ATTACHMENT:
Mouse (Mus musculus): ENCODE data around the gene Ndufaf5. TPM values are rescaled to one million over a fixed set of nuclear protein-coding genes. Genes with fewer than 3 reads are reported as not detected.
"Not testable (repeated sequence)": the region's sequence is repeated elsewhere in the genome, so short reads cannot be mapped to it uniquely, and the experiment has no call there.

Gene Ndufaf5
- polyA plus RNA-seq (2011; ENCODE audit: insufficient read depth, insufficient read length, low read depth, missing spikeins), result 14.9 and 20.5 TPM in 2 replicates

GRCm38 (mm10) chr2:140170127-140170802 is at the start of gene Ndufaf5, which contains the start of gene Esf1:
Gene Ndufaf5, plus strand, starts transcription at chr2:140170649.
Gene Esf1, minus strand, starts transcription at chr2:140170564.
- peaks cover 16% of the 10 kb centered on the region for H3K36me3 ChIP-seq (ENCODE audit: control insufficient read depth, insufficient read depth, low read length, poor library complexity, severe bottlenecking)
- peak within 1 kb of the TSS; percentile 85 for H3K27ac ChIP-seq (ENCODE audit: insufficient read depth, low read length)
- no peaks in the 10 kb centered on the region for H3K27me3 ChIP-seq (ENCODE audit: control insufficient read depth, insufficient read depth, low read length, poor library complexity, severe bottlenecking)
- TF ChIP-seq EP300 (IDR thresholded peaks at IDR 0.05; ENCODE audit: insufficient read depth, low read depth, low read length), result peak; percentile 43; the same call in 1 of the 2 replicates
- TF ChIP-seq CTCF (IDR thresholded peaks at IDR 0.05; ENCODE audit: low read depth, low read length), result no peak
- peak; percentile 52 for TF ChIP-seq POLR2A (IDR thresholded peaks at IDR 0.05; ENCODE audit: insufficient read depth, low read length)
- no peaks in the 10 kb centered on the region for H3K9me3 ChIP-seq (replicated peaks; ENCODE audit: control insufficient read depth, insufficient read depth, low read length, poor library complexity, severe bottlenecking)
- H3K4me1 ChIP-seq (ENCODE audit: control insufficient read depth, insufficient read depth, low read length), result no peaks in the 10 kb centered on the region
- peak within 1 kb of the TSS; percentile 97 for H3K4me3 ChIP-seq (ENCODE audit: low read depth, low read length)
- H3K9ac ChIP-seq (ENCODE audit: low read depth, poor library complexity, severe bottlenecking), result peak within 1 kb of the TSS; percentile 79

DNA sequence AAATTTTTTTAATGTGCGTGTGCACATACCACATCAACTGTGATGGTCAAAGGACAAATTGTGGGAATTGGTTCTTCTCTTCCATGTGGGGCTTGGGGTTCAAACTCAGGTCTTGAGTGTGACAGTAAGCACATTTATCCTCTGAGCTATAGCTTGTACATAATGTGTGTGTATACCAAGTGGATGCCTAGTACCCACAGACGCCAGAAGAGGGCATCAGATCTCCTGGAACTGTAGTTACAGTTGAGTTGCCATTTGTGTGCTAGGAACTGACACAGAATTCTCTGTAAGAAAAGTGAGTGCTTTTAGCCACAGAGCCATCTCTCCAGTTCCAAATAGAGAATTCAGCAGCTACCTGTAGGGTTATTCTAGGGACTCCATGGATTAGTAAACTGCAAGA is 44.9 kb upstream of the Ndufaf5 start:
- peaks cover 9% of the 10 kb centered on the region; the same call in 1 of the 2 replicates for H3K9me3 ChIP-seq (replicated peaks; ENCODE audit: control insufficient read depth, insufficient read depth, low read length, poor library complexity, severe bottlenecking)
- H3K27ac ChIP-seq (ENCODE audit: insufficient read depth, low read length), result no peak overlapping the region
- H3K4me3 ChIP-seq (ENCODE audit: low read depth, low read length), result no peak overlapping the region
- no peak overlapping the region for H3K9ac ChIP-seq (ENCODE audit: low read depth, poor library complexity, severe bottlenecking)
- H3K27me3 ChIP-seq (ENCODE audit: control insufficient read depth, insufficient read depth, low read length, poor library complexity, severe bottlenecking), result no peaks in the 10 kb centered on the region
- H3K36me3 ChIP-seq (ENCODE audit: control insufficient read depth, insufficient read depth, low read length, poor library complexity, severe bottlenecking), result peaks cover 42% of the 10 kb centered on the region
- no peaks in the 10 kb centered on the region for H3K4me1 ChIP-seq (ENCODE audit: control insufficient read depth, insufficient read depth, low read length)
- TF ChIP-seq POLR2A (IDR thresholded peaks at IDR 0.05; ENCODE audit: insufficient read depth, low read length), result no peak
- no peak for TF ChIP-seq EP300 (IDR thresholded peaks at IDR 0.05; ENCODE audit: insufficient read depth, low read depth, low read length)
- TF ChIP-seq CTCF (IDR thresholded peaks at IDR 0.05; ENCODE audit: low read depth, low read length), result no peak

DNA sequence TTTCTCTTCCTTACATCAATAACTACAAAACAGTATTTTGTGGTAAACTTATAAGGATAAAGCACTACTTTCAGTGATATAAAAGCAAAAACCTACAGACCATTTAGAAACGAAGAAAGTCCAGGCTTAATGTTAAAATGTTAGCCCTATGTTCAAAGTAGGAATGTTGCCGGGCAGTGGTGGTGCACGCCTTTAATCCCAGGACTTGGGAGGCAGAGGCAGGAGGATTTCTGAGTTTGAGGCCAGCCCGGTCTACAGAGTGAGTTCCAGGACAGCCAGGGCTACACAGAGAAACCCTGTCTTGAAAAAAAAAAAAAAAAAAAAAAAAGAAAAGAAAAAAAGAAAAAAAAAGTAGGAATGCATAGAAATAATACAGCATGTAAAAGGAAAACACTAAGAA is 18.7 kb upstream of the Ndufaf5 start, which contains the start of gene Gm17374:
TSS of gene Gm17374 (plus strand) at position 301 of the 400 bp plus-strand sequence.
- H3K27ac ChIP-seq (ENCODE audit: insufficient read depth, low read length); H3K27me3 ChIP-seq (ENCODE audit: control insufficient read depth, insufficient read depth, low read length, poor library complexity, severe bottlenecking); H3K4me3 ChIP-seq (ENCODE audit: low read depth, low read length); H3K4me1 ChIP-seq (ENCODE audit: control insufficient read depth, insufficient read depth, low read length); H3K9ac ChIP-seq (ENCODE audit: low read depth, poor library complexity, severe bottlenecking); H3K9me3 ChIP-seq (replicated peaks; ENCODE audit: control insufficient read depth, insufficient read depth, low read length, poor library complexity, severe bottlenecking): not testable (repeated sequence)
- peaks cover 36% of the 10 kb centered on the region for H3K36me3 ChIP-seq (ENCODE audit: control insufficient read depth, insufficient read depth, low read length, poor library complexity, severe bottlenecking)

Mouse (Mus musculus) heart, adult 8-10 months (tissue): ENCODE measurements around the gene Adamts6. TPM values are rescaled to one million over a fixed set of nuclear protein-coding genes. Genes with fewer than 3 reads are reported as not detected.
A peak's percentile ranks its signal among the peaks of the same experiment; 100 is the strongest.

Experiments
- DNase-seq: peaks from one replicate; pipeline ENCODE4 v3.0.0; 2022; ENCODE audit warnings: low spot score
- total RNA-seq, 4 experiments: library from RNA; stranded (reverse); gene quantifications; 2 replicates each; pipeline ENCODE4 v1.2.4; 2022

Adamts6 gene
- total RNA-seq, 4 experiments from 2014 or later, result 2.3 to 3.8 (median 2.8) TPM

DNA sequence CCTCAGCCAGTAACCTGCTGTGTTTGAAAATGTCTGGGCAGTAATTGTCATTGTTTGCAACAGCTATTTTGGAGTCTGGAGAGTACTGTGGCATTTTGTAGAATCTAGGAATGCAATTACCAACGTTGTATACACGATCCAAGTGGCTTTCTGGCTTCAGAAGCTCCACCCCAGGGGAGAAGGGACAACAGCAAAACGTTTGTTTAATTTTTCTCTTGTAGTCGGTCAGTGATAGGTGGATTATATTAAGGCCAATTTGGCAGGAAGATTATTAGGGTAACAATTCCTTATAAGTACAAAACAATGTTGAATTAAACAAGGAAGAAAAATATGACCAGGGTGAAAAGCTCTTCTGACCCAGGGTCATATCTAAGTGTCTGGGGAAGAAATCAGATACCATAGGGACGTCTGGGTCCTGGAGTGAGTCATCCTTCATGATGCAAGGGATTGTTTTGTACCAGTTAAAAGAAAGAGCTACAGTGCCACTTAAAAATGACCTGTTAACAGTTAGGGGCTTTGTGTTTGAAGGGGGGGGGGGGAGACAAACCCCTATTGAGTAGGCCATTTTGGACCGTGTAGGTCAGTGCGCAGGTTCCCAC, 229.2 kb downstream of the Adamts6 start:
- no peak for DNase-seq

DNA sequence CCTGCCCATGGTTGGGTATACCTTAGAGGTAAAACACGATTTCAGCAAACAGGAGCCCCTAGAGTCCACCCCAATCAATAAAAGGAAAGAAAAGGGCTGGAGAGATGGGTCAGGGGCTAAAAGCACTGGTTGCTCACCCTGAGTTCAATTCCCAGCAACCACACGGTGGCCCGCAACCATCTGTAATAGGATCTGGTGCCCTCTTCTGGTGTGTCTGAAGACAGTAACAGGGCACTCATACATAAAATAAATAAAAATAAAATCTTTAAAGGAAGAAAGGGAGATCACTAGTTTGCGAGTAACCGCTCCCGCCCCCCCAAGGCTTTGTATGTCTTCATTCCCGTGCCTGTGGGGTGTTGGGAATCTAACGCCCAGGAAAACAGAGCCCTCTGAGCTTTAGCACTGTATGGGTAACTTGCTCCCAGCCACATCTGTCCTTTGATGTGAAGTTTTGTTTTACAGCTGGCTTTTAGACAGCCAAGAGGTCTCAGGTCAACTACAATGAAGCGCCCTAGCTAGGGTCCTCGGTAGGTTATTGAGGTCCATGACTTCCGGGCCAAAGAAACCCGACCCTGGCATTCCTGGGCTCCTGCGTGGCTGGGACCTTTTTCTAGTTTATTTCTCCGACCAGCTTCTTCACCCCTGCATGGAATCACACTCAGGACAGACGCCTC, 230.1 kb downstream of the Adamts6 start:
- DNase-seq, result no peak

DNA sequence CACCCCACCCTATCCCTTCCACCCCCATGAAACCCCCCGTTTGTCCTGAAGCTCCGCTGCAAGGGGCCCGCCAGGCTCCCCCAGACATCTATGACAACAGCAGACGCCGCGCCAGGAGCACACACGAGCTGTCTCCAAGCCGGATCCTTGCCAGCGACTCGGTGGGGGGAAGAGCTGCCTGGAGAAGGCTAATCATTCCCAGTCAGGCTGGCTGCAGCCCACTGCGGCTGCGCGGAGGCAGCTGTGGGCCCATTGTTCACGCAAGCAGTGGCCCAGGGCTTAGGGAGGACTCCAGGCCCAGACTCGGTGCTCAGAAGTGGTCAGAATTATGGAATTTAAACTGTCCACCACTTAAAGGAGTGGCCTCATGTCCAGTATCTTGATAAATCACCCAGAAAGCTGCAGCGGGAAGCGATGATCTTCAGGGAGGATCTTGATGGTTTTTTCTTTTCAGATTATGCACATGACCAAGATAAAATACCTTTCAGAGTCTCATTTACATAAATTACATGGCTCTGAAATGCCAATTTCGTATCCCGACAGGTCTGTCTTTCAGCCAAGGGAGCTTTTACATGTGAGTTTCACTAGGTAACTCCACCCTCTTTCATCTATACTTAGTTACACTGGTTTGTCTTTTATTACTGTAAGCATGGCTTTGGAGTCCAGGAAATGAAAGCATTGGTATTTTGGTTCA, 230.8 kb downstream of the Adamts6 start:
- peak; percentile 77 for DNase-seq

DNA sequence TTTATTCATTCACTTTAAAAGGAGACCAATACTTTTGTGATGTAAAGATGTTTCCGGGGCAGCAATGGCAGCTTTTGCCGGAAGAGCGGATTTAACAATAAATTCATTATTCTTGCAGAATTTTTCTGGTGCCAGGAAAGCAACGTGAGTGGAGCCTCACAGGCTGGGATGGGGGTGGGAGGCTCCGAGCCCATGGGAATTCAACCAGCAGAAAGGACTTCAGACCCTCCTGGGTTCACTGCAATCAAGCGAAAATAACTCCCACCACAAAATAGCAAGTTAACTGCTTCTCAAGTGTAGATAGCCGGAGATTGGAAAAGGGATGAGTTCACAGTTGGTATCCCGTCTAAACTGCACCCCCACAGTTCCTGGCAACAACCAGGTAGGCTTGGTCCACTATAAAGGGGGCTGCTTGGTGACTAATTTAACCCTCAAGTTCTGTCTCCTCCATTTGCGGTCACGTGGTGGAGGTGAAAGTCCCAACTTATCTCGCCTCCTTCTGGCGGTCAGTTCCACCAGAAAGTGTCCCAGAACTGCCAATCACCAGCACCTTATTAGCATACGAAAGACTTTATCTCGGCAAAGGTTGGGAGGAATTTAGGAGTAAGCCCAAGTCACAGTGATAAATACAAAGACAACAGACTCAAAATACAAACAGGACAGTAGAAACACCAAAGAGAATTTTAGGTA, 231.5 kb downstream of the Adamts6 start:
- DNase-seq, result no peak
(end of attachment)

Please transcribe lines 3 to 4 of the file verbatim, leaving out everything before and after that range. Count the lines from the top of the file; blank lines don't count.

Gene Ndufaf5
- polyA plus RNA-seq (2011; ENCODE audit: insufficient read depth, insufficient read length, low read depth, missing spikeins), result 14.9 and 20.5 TPM in 2 replicates